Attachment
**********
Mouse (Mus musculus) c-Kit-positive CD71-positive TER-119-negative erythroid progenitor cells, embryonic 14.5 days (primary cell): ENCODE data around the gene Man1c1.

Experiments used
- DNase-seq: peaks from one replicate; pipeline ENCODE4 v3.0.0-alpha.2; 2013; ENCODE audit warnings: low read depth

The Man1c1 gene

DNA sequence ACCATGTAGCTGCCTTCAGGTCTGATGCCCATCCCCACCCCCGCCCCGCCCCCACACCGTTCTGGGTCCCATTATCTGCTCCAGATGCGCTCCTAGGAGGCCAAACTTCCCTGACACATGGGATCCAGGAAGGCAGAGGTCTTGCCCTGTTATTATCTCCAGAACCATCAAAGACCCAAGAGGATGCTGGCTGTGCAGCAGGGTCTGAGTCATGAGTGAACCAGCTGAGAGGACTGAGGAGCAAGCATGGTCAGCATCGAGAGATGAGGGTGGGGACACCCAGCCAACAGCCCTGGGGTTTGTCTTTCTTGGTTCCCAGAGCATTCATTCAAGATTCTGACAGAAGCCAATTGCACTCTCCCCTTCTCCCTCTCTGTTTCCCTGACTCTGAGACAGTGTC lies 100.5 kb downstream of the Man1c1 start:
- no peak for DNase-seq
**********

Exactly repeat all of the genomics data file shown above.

Mouse (Mus musculus) c-Kit-positive CD71-positive TER-119-negative erythroid progenitor cells, embryonic 14.5 days (primary cell): ENCODE data around the gene Man1c1.

Experiments used
- DNase-seq: peaks from one replicate; pipeline ENCODE4 v3.0.0-alpha.2; 2013; ENCODE audit warnings: low read depth

The Man1c1 gene

DNA sequence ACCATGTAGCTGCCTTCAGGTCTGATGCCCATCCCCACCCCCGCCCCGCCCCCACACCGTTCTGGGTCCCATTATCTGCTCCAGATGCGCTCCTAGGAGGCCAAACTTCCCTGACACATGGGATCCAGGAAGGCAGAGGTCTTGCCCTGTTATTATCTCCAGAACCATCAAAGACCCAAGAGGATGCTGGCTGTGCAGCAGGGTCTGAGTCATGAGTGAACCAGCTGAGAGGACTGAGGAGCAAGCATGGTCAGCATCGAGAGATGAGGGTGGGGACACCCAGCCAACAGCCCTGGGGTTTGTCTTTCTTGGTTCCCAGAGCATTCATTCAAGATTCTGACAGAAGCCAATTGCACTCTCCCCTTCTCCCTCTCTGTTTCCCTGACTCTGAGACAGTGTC lies 100.5 kb downstream of the Man1c1 start:
- no peak for DNase-seq